From 1 July 2008, CSA will trial covert optical surveillance in a limited number of serious cases where there is a suspicion that a parent has committed an offence under child support legislation, such as providing false or misleading information in relation to their child support case.

The trial is set to run for 12 months.

View more information about optical surveillance.

Prosecution

This step is available to us for the most serious actions or omissions involving criminal behaviour by customers and employers.

Minimising income to increase or decrease child support payments

We match data from other sources and act on tipoffs to identify customers whose income does not match their lifestyle. We then undertake financial investigations to ensure that parents are paying and receiving the right amount of child support. If you are minimising your income, we can find out about it and you may be required to repay child support.

Areas of income minimisation we are investigating:

  • either parent earning income in the cash economy, for example cash in hand from the building, domestic help and other industries
  • parents earning their income as nonsalary and wage, for example business income
  • using corporate veils (companies, trusts, partnerships) to hide or reduce taxable incomes that results in minimising child support obligations
  • parents who legitimately reduce their taxable income and fringe benefits; we can add these amounts back on to establish a more accurate child support assessment.

Economic Security Strategy Payments

The Government is providing the oneoff cash bonuses to stimulate the Australian economy.

The Child Support Agency will not be proactively targeting these payments to recover unpaid child support.

CSA will however continue to undertake normal enforcement activities where Section 72A notices are in place on bank accounts to recover unpaid child support where no payment arrangements are in place.

That is, where the bonuses flow to bank accounts for paying parents with outstanding child support liabilities and where CSAs bank account garnishee powers are already in place or are applied at a future date as a result of business as usual enforcement activities, the tax bonus payments and any other monies in the account may be subject to the garnishee provisions.

The Child Support Agency generally uses its powers to obtain funds from bank accounts only after discussion and negotiation with the debtor has failed.







Hope this helps






For me - Shared Parenting is a Reality - Maybe it can be for you too!
exxxy said
lets just tell you, (since you think you know everythink!!) after a judge in the magistrates court ruled that my ex husband was not allowed any access to his child/children…. also their address and phone number of where they lived. That limited things. Already hired a private investigator last year. Thats how I know he has titles of house in his name owned outright. (Not stupid!) Also I do work and full time. As I have for the past 11 years supporting my child/children. Yes I am remarried and yes he also works. Also I and especially (obviously) my children have been abused terribly by my ex husband. Should I give up?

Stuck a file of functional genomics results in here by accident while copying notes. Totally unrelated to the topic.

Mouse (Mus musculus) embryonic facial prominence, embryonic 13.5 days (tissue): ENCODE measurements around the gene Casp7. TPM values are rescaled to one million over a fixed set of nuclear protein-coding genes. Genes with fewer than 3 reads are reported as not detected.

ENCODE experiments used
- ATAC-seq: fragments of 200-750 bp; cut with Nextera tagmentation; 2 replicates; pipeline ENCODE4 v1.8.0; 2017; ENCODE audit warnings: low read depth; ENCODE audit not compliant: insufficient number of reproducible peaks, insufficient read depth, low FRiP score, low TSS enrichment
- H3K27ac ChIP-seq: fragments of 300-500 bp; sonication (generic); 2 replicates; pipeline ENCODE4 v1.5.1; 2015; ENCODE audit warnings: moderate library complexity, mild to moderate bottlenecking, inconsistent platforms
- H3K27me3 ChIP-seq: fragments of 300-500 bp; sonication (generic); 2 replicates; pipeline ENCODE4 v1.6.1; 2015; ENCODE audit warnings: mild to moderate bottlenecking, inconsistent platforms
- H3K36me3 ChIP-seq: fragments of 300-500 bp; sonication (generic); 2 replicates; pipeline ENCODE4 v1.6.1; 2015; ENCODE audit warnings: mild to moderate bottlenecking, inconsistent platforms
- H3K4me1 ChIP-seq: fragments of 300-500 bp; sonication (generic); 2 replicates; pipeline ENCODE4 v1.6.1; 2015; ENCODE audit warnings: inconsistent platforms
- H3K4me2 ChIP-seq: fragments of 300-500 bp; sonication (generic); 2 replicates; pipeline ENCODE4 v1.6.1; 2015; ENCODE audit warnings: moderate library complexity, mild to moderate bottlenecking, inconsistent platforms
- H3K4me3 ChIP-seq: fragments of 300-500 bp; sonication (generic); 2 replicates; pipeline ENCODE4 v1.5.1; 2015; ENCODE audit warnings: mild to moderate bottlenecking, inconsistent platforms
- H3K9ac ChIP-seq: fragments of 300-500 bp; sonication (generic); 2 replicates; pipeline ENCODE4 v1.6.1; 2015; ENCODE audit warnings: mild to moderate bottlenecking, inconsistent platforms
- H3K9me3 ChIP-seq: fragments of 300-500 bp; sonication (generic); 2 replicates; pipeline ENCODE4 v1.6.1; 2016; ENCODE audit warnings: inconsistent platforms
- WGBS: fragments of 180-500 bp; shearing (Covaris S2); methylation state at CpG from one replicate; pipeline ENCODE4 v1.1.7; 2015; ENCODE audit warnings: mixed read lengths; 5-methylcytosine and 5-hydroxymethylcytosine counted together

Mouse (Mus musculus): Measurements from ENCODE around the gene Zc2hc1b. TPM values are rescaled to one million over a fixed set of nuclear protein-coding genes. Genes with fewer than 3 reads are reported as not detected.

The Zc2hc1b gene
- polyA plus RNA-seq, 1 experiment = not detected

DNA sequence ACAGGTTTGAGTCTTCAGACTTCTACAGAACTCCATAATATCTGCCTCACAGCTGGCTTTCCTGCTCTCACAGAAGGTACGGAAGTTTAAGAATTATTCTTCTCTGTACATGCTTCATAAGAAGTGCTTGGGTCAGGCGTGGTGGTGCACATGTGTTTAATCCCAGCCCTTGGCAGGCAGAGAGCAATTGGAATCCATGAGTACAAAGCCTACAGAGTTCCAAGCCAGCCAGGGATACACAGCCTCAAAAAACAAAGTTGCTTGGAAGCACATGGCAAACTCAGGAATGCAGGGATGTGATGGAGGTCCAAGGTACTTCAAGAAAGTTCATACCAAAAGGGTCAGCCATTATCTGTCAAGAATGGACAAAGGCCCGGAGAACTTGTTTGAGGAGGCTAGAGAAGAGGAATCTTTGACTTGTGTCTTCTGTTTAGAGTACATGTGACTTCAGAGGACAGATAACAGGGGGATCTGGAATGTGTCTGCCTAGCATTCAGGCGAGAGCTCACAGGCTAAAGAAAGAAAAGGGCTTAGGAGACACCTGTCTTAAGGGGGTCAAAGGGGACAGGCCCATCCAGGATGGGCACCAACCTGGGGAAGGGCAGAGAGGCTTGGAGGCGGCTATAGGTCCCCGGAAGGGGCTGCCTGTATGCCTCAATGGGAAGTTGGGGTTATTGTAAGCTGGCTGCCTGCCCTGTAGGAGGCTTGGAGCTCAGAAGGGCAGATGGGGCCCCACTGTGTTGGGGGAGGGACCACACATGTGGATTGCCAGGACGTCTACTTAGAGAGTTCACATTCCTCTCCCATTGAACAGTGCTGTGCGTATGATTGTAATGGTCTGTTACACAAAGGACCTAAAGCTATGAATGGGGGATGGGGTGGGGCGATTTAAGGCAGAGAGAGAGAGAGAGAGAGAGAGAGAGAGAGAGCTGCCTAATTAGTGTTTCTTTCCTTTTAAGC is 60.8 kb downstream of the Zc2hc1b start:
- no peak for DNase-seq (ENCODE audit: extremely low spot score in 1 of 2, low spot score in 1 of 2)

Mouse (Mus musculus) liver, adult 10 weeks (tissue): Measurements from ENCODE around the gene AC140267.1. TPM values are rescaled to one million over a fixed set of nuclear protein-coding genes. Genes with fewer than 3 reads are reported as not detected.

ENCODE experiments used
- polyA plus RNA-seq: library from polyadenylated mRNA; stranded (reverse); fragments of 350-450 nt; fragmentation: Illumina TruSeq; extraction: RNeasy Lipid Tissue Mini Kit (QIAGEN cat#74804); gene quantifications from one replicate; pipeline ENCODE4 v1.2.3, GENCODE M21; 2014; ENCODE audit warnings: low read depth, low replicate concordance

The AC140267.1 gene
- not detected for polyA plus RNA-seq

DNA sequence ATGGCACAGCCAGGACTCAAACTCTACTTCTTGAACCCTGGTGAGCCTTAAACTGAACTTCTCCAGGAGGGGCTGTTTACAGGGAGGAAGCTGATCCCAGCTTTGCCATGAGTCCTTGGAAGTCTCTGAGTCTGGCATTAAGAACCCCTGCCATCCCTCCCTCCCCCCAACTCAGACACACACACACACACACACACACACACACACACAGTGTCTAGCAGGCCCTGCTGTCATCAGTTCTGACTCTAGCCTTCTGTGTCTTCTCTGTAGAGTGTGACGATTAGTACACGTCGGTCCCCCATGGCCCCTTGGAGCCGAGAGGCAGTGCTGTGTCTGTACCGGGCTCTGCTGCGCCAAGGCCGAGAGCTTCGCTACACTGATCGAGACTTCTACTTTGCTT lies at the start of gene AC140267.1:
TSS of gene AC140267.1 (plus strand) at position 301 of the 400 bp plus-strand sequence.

What did the private investigator find?

One's home, I believe is pretty well protected, thus expecting that to be sold, is very unlikely. The Child Support Assessment act includes wording along the lines of it being a higher priority that a person supports themselves, hence things such as the Self Support Amount, which is deducted from a parents income.

You say the other parent works, then to say this as fact, you must know who the other parent works for, or whether or not they are self-employed. Has that information been passed onto the CSA? If so what was their response?

How many and how old are the children?

Approximately how much do you earn for your full time employment?

Is the other parent in a relationship?

Your last question, should you give up. I doubt it, I myself weighing up the factors, some of which aren't too dissimilar to yours; e.g. I have primary care, I work full time, the ex has a car and works and doesn't pay CS, have not given up, but see the benefits of excluding CS and thus I have no intention of chasing for CS. That's a personal thing and also based upon the fact that I have been on both sides of the fence and know full well, how vastly over inflated CS can be, even when the other parent is working. I don't believe that after 11 years that your attitude is going to change that easily, so I don't think inside you, you could accept giving up, even though to accept as such could perhaps have benefits in that you would be, as is so often said, "over it". You'd likely have to get into thinking that it wouldn't be giving up, rather that you would be moving forward.
Hi Exxy Have you put in a change of assessment CAPACITY TO EARN for your ex in with the CSA look it up on the CSA website , its in the guide , they can do something if your ex can work and is choosing not to .
…and then they can fail to collect a larger amount for you. But who knows, I have seen people who finally start getting their money after the kids are like 25, because unless you agree to wipe his debt, it's there forever.